Results

Women (n=27) had significantly poorer outcomes than men (n=198) in the statewide cohort (adjusted hazard ratio=2.31, 95% CI: 1.22 to 4.35), and a similar, non-significant trend was observed among university-based cases (n=17 women, 154 men). Secondary analyses suggested that this difference persisted over the course of the AIDS epidemic and was not attributable to differential antiretroviral therapy responses among men and women.

Conclusions

The survival disadvantage of women compared to men should be confirmed and the mechanisms underlying this disparity elucidated. If this relationship is confirmed, targeted clinical and public health efforts might be directed towards screening, treatment, and support for women affected by neuro-AIDS.

Introduction

Infection with human immunodeficiency virus (HIV) and progression to acquired immune deficiency syndrome (AIDS) often result in neurologic and neuropsychiatric changes. Neurologic complications may occur in up to 40% of AIDS patients and in nearly 25% of HIV-infected persons who have not clinically progressed to AIDS [1, 2]. Certain HIV/AIDS-related neurologic conditions (neuro-AIDS), including opportunistic infections or HIV-associated malignancies affecting the central nervous system, often lead to severe disability and death and are associated with significantly higher mortality than non-neurologic AIDS [2, 3].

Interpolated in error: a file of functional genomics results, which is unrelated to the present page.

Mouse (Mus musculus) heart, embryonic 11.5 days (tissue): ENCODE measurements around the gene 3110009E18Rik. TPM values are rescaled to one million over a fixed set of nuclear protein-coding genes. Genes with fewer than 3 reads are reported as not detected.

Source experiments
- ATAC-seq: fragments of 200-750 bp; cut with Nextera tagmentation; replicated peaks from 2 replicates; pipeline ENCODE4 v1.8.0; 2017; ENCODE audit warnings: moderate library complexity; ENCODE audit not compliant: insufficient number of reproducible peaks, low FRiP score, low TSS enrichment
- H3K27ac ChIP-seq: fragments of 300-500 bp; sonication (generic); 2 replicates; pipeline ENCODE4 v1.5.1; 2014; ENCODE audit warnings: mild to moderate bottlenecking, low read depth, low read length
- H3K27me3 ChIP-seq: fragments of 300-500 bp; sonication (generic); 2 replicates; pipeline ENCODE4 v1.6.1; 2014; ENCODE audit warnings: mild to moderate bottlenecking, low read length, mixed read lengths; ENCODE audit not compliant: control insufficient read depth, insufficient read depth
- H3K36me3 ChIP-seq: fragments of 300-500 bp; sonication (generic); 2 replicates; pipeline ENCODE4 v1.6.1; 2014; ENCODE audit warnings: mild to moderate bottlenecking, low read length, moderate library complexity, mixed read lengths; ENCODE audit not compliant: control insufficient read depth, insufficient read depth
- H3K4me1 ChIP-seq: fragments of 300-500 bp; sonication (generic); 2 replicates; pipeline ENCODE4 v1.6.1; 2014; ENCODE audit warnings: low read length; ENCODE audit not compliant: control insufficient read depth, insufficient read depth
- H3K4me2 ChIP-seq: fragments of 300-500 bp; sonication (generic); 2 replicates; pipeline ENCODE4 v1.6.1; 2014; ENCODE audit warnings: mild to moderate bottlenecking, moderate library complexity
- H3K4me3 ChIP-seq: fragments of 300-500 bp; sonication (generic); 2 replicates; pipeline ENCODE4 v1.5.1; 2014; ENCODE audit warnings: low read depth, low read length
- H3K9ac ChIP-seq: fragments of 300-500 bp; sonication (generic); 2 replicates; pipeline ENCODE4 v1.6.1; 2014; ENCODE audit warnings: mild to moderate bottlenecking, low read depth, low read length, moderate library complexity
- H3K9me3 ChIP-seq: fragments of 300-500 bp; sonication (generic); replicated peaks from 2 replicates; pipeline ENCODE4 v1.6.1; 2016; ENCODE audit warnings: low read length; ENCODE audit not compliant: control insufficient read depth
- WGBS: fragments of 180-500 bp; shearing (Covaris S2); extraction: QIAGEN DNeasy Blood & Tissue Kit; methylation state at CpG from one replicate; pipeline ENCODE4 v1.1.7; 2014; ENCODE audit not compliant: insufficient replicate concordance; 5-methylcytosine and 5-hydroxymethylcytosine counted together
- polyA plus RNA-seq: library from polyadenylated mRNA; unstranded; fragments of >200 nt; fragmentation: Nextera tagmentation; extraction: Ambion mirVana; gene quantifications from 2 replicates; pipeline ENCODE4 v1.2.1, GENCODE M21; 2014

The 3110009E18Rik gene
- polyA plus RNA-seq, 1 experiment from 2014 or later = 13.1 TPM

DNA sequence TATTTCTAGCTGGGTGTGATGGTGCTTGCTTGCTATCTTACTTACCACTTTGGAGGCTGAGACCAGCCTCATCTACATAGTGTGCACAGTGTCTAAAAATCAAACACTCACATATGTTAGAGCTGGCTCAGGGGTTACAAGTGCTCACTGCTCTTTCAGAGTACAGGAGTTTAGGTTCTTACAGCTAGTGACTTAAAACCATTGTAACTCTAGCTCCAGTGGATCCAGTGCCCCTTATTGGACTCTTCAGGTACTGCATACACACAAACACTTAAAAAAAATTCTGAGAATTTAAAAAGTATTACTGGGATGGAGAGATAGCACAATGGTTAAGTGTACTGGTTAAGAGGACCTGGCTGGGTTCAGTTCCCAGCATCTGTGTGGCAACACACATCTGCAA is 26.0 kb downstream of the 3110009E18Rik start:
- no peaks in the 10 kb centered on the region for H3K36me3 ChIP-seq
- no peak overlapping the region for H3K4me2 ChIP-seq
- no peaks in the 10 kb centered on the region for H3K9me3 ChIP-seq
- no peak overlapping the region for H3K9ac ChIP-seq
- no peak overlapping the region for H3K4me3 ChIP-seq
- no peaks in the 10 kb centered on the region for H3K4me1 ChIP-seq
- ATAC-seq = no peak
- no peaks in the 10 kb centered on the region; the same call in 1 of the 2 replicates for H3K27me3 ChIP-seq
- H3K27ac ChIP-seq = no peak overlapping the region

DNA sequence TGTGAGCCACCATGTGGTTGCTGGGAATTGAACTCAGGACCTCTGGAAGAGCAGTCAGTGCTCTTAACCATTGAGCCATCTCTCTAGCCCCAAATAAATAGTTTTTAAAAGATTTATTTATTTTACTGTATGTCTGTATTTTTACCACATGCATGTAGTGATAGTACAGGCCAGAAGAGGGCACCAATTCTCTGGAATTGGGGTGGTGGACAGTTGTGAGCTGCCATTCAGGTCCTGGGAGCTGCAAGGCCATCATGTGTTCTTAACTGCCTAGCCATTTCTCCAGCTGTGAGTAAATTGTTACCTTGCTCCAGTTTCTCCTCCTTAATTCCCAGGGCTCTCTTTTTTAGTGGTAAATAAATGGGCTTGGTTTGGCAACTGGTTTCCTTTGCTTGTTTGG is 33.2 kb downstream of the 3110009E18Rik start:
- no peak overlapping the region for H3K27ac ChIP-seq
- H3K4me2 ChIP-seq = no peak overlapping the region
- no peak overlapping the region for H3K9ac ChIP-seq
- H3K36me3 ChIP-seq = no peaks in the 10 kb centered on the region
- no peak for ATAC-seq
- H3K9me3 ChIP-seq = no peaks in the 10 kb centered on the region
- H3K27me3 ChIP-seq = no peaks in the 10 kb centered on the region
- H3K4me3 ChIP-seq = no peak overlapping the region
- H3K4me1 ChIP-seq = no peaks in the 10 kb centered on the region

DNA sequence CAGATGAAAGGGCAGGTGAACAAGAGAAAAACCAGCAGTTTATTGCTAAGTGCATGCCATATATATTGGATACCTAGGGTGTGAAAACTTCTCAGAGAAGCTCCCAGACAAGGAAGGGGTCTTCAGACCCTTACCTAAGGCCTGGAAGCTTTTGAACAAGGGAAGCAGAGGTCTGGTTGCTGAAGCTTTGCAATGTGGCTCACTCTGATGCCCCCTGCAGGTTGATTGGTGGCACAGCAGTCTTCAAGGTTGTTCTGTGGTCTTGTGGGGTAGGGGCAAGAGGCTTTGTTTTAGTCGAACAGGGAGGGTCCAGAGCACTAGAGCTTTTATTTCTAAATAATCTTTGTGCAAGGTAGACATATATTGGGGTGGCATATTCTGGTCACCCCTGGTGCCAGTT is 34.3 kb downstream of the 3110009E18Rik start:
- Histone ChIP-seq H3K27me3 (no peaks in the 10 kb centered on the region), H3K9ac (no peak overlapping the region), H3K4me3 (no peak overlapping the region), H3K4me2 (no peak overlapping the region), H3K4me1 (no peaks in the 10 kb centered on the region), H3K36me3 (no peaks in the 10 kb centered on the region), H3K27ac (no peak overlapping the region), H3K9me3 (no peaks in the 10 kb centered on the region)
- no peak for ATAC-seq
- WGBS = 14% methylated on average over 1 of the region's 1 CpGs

Despite the impact of neurologic complications on the HIV/AIDS population, the prognostic data available to affected patients and their healthcare providers have been limited, and the impact of potential factors in health care access and disparity, such as sex or gender, on survival following a neuro-AIDS diagnosis has not been well characterized. The purpose of the present study was to characterize survival for men and women from two non-independent retrospective cohorts, spanning a 27-year period of data collection in Iowa. Cohort members had one or more of the following neuro-AIDS conditions: cryptococcal meningitis, toxoplasmal meningoencephalitis, progressive multifocal leukoencephalopathy (PML), primary central nervous system lymphoma (PCNSL), and HIV-associated dementia (HAD).

Methods

Formation of Cohorts

The primary cohort (“statewide cohort”) was formed using surveillance data from the HIV/AIDS Reporting System (HARS and enhanced version e-HARS) maintained by the Iowa Department of Public Health. This cohort consisted of all adult patients within the database (i.e., 18 years or older at the time of the AIDS diagnosis) for whom one or more of the following conditions was recorded during the period of 1982–2008: cryptococcosis, toxoplasmosis, PML, PCNSL, and HAD (also termed “HIV encephalopathy” within the database). Follow-up data through the end of 2008 were eligible for analysis.